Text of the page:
Inflation costing US households extra $175 per month, economist says

319
SHARES
2.5k
VIEWS

You Might Also Like


– Advertisement –


Due to supply constraints and massive government spending, inflation has become an additional tax on middle-class Americans as they come out of the COVID lockdown.

– Advertisement –

Over the past few months, Allison, the wife and mother of a child and teenager in Chicago, says she’s been spending about $50 more each week on groceries to feed her family — and that’s on the discount supermarket chain, Aldiz. Is.

“I used to spend $70 a week, but suddenly this summer, I noticed I couldn’t leave the store without spending at least $120,” said Alison, who works in education.

advertisement

Like the millions of Americans who have income did not keep pace with inflationup 5.3 Percent Compared to a year ago in August – Allison and her family are feeling the pinch of rising cost of living and giving up on some things just to feed themselves.

His family is crying now. “There’s no more splurge like going to Home Depot to buy an extra plant or eat out,” Ellison said.

– Advertisement –

Due to supply constraints and massive government spending, inflation has become an additional tax on middle-class Americans as they come out of the COVID lockdown.

Bacon becomes latest victim of supply chain disruption, inflation

For households earning a US median annual income of about $70,000, the current inflation rate has forced them to spend another $175 a month on food, fuel and housing, according to Mark Zandi, chief economist at Moody’s Analytics.

“It’s the equivalent of a full grocery, electricity or cellphone bill,” Zandi said.

Although government officials have called inflation “temporary”, it is running at a 30-year high, and has been for months.

unforeseen supply-chain issuesIncluding a record number of more than 70 cargo ships waiting to dock at the port of Los Angeles, it has been difficult to predict when prices will stabilize.

To make matters worse, the shortage of trucks has aggravated the situation and is showing no signs of easing. Everything from wood to electronics is becoming rarer and more expensive.

Many consumer experts don’t see any immediate relief — some to an increase in credit-card debt. During the pandemic, many consumers paid off debt because they were spending less when collecting large unemployment checks.

But since April, credit-card balances and delay rates have declined for most of the pandemic, according to Zandi. Crime is 1.54 per cent as of September 21, compared to 1.30 per cent on April 21.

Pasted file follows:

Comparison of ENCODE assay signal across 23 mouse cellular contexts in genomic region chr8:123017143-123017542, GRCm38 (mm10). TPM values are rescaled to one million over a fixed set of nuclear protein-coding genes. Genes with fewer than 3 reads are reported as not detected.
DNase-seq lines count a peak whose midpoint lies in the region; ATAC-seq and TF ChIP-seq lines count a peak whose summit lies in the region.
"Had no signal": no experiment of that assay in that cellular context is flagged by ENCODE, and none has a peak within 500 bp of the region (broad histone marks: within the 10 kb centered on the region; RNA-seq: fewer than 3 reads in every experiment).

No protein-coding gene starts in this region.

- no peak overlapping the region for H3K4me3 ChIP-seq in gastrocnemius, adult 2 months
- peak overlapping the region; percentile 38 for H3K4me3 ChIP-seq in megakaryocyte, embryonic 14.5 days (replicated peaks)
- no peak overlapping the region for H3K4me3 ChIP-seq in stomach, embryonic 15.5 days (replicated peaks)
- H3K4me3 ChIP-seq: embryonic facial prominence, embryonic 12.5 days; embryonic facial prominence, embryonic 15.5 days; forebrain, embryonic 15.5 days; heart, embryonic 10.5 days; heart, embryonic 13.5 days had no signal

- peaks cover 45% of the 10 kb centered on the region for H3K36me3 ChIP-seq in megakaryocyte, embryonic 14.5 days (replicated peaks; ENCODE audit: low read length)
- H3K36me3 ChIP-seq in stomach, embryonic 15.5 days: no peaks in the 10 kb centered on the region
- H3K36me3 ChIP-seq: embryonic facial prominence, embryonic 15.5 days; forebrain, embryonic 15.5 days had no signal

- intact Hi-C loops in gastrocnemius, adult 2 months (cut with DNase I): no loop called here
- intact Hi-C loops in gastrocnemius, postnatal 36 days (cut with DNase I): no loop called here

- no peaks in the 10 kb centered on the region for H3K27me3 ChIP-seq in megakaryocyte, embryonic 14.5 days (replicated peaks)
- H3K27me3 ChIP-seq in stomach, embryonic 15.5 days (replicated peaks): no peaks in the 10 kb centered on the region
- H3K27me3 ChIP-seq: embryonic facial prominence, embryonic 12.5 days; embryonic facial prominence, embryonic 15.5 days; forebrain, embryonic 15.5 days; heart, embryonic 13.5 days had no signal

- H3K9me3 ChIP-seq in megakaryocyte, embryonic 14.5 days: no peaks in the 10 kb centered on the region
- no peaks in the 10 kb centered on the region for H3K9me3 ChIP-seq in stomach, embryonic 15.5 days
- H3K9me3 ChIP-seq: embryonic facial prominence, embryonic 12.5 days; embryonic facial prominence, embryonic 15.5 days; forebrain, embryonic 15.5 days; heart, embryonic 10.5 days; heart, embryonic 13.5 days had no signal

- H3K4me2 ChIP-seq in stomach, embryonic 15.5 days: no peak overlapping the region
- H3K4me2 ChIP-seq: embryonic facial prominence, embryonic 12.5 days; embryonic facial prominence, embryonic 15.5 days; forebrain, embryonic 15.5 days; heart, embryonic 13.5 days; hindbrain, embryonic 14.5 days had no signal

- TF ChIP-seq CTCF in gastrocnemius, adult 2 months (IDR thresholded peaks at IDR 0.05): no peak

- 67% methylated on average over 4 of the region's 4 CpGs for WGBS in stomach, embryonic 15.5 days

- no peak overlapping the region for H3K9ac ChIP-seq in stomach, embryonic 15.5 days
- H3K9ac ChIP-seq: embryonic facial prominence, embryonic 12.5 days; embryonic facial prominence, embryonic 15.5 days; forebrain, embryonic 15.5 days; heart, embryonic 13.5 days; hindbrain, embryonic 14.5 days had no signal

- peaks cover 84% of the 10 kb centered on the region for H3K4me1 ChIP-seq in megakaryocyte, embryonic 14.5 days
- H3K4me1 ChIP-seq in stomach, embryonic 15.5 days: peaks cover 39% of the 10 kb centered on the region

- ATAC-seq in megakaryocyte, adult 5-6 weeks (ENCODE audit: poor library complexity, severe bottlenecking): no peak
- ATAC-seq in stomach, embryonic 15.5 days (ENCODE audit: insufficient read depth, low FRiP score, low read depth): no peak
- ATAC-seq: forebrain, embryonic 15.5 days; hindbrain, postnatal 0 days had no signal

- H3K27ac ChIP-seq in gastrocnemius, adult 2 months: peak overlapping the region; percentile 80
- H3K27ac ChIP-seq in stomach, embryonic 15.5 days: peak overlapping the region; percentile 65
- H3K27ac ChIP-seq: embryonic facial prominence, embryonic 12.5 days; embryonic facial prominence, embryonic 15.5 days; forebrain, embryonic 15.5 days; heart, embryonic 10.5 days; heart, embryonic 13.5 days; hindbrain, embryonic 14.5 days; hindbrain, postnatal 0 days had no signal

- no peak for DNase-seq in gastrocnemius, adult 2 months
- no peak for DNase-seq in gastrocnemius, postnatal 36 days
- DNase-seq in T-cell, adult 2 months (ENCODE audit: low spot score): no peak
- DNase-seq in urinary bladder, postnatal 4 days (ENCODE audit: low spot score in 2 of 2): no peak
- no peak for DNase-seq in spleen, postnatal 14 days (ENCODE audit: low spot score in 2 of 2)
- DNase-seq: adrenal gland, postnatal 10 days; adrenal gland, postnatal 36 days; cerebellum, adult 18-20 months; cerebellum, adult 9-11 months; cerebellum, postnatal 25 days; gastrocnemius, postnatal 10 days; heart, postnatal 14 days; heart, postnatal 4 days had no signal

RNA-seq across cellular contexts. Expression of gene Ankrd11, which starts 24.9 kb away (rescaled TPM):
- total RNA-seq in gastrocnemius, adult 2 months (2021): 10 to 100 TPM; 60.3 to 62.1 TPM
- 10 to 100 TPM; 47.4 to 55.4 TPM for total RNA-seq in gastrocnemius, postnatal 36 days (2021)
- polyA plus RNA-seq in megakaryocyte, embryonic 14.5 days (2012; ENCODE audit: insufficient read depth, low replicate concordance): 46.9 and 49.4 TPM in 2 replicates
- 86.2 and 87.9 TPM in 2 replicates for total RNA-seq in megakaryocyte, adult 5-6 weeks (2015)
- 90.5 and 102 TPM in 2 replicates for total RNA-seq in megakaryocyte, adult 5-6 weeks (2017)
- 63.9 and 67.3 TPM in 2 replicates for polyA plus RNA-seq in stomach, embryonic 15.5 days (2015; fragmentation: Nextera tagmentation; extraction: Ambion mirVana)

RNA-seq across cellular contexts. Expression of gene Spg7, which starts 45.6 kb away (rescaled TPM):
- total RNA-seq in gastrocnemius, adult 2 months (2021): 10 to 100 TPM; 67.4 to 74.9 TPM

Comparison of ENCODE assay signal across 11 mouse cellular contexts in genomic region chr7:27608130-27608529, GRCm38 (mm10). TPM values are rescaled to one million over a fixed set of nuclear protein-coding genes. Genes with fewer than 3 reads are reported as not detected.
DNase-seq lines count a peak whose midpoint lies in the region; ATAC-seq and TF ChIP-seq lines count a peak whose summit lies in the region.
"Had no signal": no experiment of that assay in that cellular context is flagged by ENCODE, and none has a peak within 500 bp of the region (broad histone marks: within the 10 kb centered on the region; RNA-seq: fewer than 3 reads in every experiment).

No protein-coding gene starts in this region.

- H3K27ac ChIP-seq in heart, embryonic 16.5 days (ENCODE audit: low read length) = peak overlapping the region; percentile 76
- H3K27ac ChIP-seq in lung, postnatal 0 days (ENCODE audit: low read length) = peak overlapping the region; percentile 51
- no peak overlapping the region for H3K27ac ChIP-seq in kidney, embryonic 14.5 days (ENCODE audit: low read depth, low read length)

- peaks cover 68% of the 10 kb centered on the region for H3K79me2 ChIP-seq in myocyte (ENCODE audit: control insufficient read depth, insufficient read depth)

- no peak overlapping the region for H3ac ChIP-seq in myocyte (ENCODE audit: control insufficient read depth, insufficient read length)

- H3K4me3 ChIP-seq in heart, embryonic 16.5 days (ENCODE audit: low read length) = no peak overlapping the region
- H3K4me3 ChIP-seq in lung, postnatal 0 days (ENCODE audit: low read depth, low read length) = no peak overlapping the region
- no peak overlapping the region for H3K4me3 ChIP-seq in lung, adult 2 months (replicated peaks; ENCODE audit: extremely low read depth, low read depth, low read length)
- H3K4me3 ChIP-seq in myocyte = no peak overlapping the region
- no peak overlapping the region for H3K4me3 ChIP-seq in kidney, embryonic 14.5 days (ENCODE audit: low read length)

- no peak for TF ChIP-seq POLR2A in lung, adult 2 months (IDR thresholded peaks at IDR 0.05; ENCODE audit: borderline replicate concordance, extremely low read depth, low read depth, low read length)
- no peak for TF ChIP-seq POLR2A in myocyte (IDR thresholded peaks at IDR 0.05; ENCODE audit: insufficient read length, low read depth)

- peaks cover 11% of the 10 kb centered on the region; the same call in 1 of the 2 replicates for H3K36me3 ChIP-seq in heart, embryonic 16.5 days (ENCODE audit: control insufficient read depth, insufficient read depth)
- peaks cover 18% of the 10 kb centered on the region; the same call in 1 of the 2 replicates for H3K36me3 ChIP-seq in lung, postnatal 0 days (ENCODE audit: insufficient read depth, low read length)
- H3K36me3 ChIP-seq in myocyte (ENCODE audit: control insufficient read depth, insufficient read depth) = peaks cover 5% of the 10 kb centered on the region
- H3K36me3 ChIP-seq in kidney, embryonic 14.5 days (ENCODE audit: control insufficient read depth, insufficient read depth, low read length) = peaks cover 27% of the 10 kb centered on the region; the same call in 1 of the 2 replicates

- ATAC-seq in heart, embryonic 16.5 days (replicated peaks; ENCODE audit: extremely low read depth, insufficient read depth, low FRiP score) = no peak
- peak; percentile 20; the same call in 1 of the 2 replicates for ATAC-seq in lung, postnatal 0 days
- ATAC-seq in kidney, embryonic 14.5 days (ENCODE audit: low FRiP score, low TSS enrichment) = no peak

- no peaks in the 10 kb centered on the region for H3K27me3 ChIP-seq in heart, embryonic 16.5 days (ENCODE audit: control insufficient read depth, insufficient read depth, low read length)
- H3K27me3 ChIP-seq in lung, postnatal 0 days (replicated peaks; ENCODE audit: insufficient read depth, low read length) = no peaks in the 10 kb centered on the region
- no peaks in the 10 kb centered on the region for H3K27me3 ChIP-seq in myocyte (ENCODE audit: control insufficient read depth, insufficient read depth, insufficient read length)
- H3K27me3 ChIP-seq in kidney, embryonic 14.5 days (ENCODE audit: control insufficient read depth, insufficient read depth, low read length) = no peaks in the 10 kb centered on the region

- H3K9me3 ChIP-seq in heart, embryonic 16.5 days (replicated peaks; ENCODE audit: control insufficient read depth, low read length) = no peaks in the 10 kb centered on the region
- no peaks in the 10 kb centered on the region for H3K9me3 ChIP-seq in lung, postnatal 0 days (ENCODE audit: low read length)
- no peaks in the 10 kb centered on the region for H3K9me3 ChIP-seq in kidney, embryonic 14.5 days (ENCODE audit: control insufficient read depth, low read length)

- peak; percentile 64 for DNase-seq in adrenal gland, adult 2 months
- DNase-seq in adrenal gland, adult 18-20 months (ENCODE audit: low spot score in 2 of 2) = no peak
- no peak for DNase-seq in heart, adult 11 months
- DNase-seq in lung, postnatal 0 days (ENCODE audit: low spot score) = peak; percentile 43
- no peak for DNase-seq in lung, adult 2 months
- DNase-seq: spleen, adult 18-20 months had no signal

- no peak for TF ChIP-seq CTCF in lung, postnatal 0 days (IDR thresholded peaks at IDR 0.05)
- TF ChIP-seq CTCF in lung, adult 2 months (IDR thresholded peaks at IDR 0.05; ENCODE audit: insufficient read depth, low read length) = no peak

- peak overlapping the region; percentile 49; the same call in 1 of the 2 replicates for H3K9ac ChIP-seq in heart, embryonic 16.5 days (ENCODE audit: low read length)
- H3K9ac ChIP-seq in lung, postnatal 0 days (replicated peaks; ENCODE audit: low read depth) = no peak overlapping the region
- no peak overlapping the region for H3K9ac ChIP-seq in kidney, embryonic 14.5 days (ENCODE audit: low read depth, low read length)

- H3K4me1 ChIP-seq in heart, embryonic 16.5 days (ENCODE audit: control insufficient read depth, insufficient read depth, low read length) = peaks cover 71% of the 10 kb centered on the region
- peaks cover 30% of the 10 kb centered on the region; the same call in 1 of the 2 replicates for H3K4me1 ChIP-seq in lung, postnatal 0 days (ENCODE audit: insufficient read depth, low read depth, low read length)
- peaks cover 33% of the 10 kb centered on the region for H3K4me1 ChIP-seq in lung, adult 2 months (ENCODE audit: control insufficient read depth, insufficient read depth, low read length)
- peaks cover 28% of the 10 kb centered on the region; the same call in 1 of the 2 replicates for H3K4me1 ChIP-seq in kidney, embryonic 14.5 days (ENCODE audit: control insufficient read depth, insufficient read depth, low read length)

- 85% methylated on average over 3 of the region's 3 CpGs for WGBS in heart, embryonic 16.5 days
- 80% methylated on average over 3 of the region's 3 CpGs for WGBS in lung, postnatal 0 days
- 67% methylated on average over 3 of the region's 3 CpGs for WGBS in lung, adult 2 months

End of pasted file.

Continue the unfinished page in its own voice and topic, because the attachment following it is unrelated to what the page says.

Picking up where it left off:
“Price increases will continue through the middle of next year,” predicted Gordon Haskett analyst Chuck Grom, pointing to an announcement from PepsiCo this week that consumers Can expect another round of price hike in early 2022 On the company’s snacks and beverages.

In fact, a 10-ounce bag of Lay’s potato chips — Frito-Lay is owned by PepsiCo — cost $3.75 in August, 50 cents more than a year ago at Dollar General stores in Southwest, Grom said.

Prices of other items have also increased across the discount chain, including a dozen 12-ounce cans of Coca-Cola, which cost $5.75 in August — 50 cents more than in 2020 — at its Southwest stores, and a half-gallon of 2 percent store-brand milk, which now costs $4.49, 74 cents more than a year ago, according to Grom. At Family Dollar stores in the Northeast, a 12-pack of Coke costs $6.90, up $1.50 in August, and a can of Folger’s coffee costs 85 cents more, $8.80, they found.

In the Big Apple, grocery chain Gristedes and D’Agostino’ According to the owner, prices have gone up by 15 per cent on chicken wings and beef, 10 per cent on milk and 5 per cent on eggs, while non-food related items have gone up by about 10 per cent. John Katsimetidis.

Get Granthshala Business on the go by clicking here

What’s more, some consumers are reporting that covering their ordinary expenses has become more difficult.

According to the October 6 Census Bureau’s Household Pulse survey, the number of American households that report that it is “very difficult” to pay their ordinary expenses has risen 8 percent since the beginning of August to 26.5 million.

Allison recently contacted a debt-relief attorney, Leslie Tyne, to help her consolidate and reduce her outstanding debt, which includes a hefty student loan.

“My business has exploded,” Tyene told The Post.


– Advertisement –

Related News

Next Post

Leave a Reply

Your email address will not be published. Required fields are marked *

Trending News